"Everything was done to meet the need," says Tahirih. At the heart of the network were "the [volunteer] Baha’i lecturers who were fired from [public] universities after the revolution and started the BIHE in the first place."
Additional support came, where necessary, from non-Baha’i lecturers, "a big group of Baha’i lecturers from outside Iran, who teach online" and, if no one else was available, recent graduates of the institute. There has been a notable shift to online provision over the years.
Equally important has been the gradually increasing number of foreign universities, now around 60 in all, willing to accept the BIHE qualifications of those wanting to continue their studies, often with a view to an eventual return to Iran, although sometimes as a way of making new lives elsewhere.
Sabeti, for example, is now completing a Ph.D. at Lancaster University about the comparative effects of globalization on Mormonism and the Baha'i faith. He originally came there for a year to do a master's in religion, culture and society, but was advised by the Baha'i community not to go back to Iran when Mahmoud Ahmadinejad became president in 2005.
A particularly ominous sign was that some of his friends had been imprisoned for several months and one of them was told by an interrogator that "Erfan is now drinking from the River Thames" (a stock phrase meaning spying for Britain).
"All Baha’i students are keen to go on to higher education," argues Mona, "since education is emphasized in Baha'i principles and was highly encouraged by [the founder] Baha’u’llah. But the BIHE was the only hope for me and other Baha’i students to build our future. It has helped me and many others to have a future different from what the Iranian government expected and planned for us."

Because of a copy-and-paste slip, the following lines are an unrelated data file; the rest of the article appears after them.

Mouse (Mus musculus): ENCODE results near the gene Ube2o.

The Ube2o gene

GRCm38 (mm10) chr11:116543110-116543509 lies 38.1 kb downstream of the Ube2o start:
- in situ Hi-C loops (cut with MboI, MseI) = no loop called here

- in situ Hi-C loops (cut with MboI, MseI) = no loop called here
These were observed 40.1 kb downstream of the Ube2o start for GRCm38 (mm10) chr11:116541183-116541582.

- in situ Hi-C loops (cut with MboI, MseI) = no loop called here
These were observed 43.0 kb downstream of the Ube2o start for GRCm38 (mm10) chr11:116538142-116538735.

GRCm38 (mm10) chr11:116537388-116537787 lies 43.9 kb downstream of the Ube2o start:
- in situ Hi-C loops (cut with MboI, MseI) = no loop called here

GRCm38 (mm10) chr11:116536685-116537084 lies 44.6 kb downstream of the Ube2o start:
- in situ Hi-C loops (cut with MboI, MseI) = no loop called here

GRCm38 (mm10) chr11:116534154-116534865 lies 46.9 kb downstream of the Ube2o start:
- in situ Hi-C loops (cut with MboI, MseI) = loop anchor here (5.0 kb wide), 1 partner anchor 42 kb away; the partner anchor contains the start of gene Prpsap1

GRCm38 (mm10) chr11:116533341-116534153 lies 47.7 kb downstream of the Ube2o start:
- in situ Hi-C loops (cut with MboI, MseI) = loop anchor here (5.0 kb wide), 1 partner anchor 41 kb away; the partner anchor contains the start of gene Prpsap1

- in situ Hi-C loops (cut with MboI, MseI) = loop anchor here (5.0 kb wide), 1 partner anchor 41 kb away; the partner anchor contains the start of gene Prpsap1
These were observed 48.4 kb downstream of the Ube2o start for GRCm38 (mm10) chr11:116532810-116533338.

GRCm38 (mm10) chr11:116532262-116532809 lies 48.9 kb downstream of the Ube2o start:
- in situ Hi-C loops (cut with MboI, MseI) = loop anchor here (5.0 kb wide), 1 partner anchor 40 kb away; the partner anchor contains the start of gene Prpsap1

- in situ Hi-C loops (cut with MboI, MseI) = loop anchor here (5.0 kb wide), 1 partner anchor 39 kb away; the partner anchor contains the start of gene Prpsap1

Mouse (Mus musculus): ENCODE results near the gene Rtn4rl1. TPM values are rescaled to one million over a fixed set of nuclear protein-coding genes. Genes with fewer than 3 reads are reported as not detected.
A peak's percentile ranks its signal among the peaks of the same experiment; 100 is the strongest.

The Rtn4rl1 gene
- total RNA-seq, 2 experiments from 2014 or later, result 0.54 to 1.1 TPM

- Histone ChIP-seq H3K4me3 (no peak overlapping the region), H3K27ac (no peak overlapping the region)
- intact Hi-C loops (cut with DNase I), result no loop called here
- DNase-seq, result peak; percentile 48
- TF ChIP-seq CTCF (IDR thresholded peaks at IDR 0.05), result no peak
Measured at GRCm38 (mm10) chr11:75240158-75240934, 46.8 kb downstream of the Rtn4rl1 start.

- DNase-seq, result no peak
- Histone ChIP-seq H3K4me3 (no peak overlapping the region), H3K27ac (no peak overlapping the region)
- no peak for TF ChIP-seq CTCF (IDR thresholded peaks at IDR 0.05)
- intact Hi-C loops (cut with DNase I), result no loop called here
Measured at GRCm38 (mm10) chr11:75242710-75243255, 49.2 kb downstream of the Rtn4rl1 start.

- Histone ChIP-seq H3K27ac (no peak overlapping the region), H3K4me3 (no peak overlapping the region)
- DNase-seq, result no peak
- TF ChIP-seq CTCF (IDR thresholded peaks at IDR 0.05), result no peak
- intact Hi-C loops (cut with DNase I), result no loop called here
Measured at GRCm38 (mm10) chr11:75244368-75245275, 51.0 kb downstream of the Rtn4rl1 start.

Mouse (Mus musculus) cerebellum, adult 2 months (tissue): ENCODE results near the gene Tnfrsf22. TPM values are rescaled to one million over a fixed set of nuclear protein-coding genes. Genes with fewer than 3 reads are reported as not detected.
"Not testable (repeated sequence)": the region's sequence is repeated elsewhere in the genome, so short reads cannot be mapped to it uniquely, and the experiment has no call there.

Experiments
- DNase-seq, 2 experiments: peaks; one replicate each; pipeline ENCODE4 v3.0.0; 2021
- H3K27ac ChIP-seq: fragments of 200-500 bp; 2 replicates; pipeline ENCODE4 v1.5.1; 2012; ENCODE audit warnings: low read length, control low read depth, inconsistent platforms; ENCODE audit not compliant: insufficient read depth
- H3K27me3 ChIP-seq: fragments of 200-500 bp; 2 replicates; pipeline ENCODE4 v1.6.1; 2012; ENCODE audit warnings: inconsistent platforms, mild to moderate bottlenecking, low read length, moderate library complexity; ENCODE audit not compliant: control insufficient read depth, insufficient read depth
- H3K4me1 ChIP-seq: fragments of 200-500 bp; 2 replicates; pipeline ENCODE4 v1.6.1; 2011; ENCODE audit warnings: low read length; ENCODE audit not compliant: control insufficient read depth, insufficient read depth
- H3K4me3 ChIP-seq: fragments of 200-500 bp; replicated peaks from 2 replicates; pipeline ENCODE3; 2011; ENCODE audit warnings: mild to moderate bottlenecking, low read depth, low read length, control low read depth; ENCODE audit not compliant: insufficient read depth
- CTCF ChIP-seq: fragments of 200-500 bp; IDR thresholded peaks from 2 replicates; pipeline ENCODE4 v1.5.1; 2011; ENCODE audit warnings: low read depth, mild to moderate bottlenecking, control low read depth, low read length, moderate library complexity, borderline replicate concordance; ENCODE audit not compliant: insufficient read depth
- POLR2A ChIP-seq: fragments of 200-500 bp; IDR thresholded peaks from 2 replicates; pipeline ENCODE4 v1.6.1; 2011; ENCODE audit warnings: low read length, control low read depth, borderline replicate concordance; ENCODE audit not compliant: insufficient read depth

Nobel Laureates Defend Institute
Yet today a dark cloud hangs over the future of the institute. A number of people with links to it were arrested in May and put on trial in September, prompting Nobel peace laureates Desmond Tutu and José Ramos-Horta, president of East Timor, to write an open letter of protest under the title "Iran’s war against knowledge,"  which called for their immediate release.
Yet in October, explains Kishan Manocha, director of the Office of Public Affairs of the Baha’i Community of Britain, "it was reported that seven educators with the BIHE were sentenced to jail terms of four or five years apiece. The absurd charges leveled against them, including undermining national security, exemplify the government’s longstanding and systematic campaign of religious persecution against the Baha'i community."
"Education," said Manocha, "is a fundamental human right, as essential as breathing, and to deny Iranian Baha’is the chance to study, so that they may serve their homeland, is unjust and a dereliction of duty by the authorities."
Saba, another graduate of the institute who is now based in England but hopes to return to Iran, pays tribute to the "really good" education the BIHE was able to offer in very difficult circumstances. Yet she also looks forward to the day when it is no longer needed. "There, everything was based on computers and online," she says, which led to a pretty lonely student experience.
"Now I sometimes go to the library of my [British] university when I don’t have anything to do, and I just sit there and look at the campus, the students, the computers and books, and I feel so sorry for my friends back in Iran. That is one of the things we want from the Iranian government: let us enter the public universities. We need to be with others, to have a social life."